5 August, 1944: Over 1000 Japanese soldiers attempt to break out of the No. 12 Prisoner of War compound on the fringes of Cowra. In the carnage, hundreds are killed, many are recaptured and imprisoned, and some take their own lives rather than suffer the humiliation of ongoing defeat. But one soldier, Hiroshi, determined to avoid either fate, manages to escape.
At nearby Erambie Aboriginal mission, Banjo Williams, father of nine and proud man of his community, discovers a distraught Hiroshi pleading for help. The people of Erambie have seen enough death and heartache, so Banjo and the Erambie community decide to offer Hiroshi refuge.
Mary, Banjo’s daughter, recently returned from being in service in Sydney, is intrigued by the Japanese stranger, and is charged with his care. Love blossoms, but life for the community on the mission is one of restriction – living under Acts of Protection and Assimilation, and always under the watchful eye of the mission manager. In wartime Australia, the children are terrified of air raids, but their parents fear a life without rights. And for Mary and Hiroshi, there is much in their way.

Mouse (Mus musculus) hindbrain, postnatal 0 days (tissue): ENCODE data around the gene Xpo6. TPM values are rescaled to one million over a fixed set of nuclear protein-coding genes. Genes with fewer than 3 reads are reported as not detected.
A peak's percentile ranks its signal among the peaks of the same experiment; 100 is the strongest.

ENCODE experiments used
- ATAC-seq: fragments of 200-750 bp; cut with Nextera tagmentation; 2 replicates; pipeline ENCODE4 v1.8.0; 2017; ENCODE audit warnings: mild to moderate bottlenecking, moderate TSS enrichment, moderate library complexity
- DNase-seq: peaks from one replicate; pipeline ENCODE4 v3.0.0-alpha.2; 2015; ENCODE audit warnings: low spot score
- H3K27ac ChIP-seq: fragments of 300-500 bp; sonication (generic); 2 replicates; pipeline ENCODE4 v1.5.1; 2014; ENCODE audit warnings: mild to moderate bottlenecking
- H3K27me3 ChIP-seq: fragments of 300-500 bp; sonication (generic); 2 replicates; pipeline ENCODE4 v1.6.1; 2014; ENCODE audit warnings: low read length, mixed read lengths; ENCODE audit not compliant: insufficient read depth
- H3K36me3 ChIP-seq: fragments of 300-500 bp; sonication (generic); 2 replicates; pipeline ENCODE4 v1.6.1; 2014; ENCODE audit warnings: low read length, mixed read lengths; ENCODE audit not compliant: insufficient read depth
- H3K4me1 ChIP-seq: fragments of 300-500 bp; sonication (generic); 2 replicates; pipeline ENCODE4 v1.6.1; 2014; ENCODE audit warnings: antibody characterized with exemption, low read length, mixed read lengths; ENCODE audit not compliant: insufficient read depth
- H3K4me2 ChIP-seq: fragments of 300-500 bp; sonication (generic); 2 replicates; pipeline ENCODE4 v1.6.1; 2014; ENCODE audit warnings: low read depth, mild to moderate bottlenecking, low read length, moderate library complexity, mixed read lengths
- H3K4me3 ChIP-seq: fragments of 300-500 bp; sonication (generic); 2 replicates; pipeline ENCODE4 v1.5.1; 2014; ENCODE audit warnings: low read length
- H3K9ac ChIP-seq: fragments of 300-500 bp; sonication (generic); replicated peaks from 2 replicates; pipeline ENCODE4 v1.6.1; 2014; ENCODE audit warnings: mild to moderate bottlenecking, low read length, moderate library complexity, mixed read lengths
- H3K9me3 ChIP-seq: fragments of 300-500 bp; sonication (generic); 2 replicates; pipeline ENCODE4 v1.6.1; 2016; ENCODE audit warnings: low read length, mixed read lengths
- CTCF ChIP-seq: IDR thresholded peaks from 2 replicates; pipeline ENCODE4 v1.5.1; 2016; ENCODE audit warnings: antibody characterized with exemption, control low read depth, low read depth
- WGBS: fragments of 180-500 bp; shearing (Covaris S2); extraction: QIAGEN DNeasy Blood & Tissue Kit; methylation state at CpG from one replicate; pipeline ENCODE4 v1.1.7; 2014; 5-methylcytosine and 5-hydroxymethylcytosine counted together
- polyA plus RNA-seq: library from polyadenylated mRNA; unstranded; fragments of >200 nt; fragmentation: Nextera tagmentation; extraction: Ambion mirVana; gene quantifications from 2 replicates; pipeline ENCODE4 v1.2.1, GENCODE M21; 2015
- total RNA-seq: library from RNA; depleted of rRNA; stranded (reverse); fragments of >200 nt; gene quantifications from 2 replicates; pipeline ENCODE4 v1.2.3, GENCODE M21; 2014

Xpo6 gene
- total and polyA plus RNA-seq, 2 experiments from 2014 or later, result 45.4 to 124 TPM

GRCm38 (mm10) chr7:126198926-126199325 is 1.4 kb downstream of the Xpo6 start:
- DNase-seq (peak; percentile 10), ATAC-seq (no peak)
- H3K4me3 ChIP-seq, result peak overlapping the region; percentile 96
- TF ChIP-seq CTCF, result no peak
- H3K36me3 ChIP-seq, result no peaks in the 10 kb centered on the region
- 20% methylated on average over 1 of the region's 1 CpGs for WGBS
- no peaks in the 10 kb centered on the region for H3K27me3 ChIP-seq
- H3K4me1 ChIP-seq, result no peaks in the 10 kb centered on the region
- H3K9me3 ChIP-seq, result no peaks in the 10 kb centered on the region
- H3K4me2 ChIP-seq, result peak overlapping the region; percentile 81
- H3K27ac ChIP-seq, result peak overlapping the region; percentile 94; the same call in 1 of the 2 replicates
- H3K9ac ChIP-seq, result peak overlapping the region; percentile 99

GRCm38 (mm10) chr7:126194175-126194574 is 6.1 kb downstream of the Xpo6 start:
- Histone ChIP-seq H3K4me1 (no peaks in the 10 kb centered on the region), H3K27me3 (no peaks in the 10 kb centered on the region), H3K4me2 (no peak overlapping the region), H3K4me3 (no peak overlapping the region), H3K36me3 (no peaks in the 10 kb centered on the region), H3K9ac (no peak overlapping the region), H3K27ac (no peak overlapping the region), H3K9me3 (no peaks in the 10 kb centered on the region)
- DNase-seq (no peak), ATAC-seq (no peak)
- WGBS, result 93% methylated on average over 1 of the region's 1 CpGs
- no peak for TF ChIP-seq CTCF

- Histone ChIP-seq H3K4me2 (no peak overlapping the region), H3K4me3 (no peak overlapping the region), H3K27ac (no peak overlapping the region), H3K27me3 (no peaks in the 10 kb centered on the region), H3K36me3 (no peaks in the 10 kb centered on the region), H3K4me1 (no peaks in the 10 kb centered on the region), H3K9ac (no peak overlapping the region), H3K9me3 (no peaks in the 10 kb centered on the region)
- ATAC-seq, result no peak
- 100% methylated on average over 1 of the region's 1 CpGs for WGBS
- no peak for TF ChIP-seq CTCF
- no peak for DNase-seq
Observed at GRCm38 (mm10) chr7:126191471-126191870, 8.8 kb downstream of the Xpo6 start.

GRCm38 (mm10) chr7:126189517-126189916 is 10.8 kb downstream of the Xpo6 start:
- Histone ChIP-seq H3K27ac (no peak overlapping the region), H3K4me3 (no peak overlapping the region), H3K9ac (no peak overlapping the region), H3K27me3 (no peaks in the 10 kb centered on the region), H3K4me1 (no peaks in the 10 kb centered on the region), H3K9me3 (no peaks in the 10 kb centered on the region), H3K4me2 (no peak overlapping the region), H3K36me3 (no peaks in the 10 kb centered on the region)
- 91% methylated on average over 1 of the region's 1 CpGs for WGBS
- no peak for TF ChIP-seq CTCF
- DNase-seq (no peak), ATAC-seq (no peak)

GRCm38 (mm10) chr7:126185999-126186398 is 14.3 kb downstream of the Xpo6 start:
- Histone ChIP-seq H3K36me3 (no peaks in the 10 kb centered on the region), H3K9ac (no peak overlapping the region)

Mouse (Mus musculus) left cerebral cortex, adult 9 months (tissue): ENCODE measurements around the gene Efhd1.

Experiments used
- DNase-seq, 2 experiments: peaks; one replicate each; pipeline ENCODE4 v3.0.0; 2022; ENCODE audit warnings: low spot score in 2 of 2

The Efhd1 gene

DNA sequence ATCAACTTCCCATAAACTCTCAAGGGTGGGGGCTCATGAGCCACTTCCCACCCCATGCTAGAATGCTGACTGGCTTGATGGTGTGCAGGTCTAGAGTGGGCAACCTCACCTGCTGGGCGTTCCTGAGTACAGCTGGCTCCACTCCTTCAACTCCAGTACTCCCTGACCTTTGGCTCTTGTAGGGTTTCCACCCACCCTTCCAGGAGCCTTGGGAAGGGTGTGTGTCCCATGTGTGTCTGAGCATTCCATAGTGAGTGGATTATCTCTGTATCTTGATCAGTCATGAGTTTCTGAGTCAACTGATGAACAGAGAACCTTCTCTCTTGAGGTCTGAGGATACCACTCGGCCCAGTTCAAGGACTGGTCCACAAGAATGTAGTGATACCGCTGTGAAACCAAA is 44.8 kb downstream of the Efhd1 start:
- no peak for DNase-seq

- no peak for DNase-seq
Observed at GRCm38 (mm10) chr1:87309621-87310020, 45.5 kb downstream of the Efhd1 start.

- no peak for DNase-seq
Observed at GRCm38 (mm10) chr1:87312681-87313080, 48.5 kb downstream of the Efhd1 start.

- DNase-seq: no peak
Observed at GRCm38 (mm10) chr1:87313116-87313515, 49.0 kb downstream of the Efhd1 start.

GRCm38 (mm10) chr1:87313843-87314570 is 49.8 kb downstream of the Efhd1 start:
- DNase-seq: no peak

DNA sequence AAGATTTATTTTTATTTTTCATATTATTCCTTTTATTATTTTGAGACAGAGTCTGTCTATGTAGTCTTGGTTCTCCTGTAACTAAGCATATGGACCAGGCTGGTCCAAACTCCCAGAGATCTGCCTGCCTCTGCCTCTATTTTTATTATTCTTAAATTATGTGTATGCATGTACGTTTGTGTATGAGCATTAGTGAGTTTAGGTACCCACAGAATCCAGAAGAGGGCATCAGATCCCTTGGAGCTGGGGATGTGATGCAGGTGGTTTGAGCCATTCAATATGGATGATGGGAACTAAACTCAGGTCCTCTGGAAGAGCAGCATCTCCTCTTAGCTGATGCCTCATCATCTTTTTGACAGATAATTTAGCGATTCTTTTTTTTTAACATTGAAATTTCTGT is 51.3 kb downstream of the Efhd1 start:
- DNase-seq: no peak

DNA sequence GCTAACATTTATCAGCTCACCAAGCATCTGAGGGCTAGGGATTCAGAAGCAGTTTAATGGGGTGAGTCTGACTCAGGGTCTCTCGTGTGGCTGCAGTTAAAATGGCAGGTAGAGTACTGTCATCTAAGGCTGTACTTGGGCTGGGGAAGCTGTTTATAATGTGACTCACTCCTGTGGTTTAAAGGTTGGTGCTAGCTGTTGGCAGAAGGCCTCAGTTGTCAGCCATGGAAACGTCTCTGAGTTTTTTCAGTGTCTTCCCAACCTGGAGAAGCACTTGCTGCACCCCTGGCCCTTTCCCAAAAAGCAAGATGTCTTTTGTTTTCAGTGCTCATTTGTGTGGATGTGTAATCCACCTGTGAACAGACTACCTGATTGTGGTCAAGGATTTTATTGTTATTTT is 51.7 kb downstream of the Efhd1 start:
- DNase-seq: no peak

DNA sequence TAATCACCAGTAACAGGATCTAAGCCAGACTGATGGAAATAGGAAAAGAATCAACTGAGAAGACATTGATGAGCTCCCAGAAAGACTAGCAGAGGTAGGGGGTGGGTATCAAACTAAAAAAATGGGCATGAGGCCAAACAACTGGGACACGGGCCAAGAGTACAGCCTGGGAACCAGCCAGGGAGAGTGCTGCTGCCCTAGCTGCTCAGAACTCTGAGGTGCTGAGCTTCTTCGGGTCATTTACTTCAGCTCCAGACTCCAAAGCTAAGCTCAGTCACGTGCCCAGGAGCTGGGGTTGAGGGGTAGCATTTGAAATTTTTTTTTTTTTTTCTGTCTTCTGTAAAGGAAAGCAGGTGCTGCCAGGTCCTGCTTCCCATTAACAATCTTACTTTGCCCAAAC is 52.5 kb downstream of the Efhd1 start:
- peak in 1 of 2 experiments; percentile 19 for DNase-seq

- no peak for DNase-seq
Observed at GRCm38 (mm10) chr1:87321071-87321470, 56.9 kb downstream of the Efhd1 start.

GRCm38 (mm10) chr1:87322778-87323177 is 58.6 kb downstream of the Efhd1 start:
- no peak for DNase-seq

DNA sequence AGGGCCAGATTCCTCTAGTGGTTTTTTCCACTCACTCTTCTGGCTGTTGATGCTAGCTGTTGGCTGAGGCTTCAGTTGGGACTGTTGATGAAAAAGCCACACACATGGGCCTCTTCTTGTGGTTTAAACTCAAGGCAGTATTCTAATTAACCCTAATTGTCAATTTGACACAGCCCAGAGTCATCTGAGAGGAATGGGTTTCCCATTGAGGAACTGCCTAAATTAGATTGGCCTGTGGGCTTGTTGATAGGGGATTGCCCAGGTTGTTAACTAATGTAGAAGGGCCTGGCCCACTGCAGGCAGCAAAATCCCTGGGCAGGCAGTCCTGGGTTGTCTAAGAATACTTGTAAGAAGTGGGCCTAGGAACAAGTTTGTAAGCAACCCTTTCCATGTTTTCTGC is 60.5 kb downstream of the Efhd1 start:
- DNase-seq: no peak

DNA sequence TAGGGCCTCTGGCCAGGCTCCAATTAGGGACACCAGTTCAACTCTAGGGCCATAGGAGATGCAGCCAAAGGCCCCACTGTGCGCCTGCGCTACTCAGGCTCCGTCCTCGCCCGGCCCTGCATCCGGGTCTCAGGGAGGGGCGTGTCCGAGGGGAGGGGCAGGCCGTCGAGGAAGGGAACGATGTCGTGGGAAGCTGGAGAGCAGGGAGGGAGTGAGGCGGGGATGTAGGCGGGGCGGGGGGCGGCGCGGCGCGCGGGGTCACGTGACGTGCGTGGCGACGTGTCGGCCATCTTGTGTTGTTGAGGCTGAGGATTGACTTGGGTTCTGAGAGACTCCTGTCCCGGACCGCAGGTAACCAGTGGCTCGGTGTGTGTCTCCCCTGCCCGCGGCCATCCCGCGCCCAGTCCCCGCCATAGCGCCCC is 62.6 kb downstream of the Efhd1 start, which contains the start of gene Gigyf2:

Mary is forbidden under the Act, and by her own father, to marry Hiroshi, so together they plot their own escape from the mission. But solidarity in the community is eroding and trouble is brewing.
I enjoyed this book very much – from the tightly-woven plot set in war-time Cowra to the portrayal of two beautiful, yet vulnerable characters of the fall-in-love-with type. Whilst this is fiction, the narrative seemed so authentic and the characters and the harsh environment so real there were moments I came close to tears. I loved both Mary and Hiroshi. This story touched me in ways I never expected.
A wonderful tale of enduring love that will tug at your heartstrings.
Published by Simon and Schuster Australia